COMPARATIVE STUDY
JOURNAL ARTICLE
REVIEW

Psychopharmacologic treatment of posttraumatic stress disorder in children and adolescents: a review

Jeffrey R Strawn, Brooks R Keeshin, Melissa P DelBello, Thomas D Geracioti, Frank W Putnam
Journal of Clinical Psychiatry 2010, 71 (7): 932-41
20441729

OBJECTIVE: Despite the high prevalence and significant morbidity associated with posttraumatic stress disorder (PTSD) in children and adolescents, there are limited and conflicting data to guide psychopharmacologic interventions. With these considerations in mind, we sought to summarize the current evidence for psychopharmacologic interventions in youth with PTSD.

DATA SOURCES/STUDY SELECTION: We conducted a literature review of the National Library of Medicine to identify publications of pharmacologic treatments for youth with PTSD or posttraumatic stress symptoms. The search was limited to articles written in English and published between 1966 and 2009. In addition, we manually searched each citation for additional references and the following journals: Journal of the American Academy of Child and Adolescent Psychiatry and the Journal of Child and Adolescent Psychopharmacology.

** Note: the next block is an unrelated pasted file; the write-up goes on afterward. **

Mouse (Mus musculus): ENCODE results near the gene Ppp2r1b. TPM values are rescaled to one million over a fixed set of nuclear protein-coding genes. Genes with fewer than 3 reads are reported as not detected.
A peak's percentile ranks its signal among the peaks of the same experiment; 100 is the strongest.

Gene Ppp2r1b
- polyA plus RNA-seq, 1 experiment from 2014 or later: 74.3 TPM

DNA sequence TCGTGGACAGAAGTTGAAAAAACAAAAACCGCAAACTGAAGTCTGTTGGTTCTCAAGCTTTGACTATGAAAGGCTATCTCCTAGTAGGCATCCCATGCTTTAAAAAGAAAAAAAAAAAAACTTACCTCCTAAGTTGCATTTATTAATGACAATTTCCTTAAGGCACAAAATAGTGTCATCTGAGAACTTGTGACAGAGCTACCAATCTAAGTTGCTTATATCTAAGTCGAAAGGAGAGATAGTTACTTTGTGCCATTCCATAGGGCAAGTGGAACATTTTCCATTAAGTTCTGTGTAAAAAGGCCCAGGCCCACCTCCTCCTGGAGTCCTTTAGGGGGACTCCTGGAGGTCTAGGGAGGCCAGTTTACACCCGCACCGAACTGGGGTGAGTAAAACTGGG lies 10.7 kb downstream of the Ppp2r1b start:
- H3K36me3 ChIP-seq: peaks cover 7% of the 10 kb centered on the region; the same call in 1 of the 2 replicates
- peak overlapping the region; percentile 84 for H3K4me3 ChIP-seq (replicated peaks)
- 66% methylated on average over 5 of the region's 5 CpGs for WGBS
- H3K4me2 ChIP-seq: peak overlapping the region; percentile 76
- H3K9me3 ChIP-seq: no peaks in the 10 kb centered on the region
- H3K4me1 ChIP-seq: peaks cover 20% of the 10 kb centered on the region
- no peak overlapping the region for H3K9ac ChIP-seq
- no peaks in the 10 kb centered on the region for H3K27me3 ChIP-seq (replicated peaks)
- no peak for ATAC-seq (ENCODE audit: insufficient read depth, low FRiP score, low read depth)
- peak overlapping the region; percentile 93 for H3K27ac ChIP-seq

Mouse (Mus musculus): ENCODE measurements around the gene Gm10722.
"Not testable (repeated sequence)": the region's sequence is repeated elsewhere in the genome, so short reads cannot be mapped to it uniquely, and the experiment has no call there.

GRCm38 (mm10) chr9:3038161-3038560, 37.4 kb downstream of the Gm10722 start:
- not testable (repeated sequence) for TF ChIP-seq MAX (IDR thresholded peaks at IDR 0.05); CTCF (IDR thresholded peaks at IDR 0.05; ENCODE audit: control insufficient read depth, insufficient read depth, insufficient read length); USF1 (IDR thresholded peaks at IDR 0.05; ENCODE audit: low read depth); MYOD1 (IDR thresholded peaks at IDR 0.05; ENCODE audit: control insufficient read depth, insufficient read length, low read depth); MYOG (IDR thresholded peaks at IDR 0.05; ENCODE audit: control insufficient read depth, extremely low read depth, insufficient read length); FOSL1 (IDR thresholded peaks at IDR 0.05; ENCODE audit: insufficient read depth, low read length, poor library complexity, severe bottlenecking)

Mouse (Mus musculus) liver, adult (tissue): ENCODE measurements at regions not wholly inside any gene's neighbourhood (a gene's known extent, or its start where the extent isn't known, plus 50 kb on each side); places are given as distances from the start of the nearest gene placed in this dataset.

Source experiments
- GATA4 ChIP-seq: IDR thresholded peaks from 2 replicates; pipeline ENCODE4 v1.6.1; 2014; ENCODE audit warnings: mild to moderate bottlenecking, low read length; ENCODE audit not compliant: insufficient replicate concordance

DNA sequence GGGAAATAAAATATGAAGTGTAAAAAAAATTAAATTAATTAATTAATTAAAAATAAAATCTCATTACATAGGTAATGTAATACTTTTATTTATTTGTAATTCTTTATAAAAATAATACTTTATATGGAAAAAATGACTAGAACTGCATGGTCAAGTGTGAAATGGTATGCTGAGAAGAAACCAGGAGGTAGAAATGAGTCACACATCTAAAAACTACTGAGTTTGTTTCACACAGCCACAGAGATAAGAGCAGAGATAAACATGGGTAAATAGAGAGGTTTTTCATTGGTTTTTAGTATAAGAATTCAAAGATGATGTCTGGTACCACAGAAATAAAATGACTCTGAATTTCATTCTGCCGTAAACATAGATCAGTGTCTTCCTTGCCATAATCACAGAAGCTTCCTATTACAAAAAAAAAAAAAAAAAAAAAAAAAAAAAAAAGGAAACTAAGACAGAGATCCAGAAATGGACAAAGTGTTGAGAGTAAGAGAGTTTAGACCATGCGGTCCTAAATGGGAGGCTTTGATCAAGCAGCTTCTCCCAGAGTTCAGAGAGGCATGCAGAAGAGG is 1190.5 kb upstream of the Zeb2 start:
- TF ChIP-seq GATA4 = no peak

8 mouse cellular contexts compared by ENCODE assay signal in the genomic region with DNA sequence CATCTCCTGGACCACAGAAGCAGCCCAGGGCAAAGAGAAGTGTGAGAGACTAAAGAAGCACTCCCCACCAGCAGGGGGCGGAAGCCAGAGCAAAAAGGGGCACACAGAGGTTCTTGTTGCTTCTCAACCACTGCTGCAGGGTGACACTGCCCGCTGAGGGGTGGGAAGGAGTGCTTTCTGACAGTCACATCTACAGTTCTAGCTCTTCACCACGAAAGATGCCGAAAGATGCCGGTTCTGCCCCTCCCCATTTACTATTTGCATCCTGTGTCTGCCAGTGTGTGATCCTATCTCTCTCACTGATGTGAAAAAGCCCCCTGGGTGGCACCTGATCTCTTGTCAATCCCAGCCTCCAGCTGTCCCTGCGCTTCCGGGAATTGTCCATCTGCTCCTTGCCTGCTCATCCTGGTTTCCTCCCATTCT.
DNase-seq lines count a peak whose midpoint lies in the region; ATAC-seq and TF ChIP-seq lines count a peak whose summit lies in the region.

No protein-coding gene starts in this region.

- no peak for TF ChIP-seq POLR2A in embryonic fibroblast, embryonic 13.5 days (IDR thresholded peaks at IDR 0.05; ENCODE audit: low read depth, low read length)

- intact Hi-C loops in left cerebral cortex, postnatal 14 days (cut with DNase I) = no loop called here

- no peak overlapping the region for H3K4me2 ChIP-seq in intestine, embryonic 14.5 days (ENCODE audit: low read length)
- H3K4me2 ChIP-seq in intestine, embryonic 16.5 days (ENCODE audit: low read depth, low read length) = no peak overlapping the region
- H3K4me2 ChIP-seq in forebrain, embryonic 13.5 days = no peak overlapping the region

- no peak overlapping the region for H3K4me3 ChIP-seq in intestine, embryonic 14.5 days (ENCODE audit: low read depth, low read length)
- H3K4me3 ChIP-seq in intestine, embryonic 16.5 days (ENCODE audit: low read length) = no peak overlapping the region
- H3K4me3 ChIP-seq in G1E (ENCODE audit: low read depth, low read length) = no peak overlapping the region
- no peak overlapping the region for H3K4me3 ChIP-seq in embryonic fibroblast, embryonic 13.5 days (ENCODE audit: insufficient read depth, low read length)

DATA EXTRACTION: All articles were manually reviewed and evaluated. Thereafter, each agent or class of medication was categorized by level of evidence.

DATA SYNTHESIS: Three double-blind, randomized controlled trials of selective serotonin reuptake inhibitors (SSRIs) and 1 double-blind randomized controlled trial of imipramine in children and adolescents with PTSD or acute stress disorder were identified. Additionally, several open-label studies and case series involving other classes of medications (eg, antiadrenergics, other antidepressants, and second-generation antipsychotics) were reviewed.

CONCLUSIONS: The extant data do not support the use of SSRIs as first-line treatments for PTSD in children and adolescents. There is limited evidence that the brief use of antiadrenergic agents, second-generation antipsychotics, and several mood stabilizers may attenuate some PTSD symptoms in youth. However, controlled trials of these agents in children and adolescents with PTSD are needed.

Full Text Links

Find Full Text Links for this Article

Discussion

You are not logged in. Sign Up or Log In to join the discussion.

Related Papers

Remove bar
Read by QxMD icon Read
20441729
×

Save your favorite articles in one place with a free QxMD account.

×

Search Tips

Use Boolean operators: AND/OR

diabetic AND foot
diabetes OR diabetic

Exclude a word using the 'minus' sign

Virchow -triad

Use Parentheses

water AND (cup OR glass)

Add an asterisk (*) at end of a word to include word stems

Neuro* will search for Neurology, Neuroscientist, Neurological, and so on

Use quotes to search for an exact phrase

"primary prevention of cancer"
(heart or cardiac or cardio*) AND arrest -"American Heart Association"